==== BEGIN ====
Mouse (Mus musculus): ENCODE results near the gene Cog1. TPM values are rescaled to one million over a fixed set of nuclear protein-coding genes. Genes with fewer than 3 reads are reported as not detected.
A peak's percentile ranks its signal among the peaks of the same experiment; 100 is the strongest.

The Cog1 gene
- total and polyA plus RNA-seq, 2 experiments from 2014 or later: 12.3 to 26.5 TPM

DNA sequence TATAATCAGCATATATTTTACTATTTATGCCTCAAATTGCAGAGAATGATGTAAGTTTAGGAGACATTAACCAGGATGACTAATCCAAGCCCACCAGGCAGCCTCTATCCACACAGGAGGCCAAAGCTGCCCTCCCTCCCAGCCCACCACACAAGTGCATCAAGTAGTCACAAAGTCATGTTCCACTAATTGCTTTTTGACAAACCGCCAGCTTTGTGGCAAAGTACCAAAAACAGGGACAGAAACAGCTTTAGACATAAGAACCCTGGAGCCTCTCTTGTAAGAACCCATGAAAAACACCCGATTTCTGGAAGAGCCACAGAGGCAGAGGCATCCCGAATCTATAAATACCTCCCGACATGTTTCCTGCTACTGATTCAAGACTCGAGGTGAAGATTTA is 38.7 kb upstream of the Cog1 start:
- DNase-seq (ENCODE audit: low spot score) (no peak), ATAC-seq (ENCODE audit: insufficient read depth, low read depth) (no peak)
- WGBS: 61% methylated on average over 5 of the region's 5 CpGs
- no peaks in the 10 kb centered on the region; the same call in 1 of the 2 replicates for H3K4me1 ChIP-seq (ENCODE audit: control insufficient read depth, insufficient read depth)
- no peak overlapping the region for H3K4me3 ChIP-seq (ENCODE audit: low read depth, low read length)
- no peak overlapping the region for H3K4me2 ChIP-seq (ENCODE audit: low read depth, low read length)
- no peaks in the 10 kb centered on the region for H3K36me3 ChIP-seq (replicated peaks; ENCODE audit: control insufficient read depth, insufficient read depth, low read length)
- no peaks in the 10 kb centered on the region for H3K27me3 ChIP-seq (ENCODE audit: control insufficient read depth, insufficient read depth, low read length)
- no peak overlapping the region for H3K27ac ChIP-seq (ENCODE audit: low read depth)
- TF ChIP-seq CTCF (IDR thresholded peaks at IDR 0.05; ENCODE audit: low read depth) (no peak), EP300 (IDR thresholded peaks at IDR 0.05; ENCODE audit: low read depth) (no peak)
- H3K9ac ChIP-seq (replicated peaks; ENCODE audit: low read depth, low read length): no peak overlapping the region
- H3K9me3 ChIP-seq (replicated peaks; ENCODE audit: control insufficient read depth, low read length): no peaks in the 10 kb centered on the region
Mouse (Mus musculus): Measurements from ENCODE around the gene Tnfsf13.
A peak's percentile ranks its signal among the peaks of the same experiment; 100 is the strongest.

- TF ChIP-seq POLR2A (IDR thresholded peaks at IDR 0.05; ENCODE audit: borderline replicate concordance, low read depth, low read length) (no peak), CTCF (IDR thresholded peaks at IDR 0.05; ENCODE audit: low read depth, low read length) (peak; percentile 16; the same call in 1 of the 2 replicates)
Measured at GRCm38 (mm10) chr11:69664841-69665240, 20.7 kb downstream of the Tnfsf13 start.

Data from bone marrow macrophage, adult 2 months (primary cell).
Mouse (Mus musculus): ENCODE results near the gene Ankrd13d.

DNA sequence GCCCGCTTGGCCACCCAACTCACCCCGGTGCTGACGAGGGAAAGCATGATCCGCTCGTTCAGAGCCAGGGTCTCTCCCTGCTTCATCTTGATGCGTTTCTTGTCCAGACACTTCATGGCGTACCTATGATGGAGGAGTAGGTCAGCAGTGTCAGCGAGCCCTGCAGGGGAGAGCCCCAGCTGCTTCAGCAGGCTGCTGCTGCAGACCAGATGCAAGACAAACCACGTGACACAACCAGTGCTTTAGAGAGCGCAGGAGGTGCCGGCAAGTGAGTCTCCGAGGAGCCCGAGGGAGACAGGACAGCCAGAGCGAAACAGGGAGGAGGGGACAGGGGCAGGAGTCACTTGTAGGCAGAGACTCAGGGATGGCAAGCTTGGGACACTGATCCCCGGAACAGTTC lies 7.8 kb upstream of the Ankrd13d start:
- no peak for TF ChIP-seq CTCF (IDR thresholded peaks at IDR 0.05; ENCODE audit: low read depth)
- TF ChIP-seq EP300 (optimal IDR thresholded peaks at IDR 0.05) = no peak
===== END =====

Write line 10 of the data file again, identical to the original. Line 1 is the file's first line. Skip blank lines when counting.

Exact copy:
- no peak overlapping the region for H3K4me2 ChIP-seq (ENCODE audit: low read depth, low read length)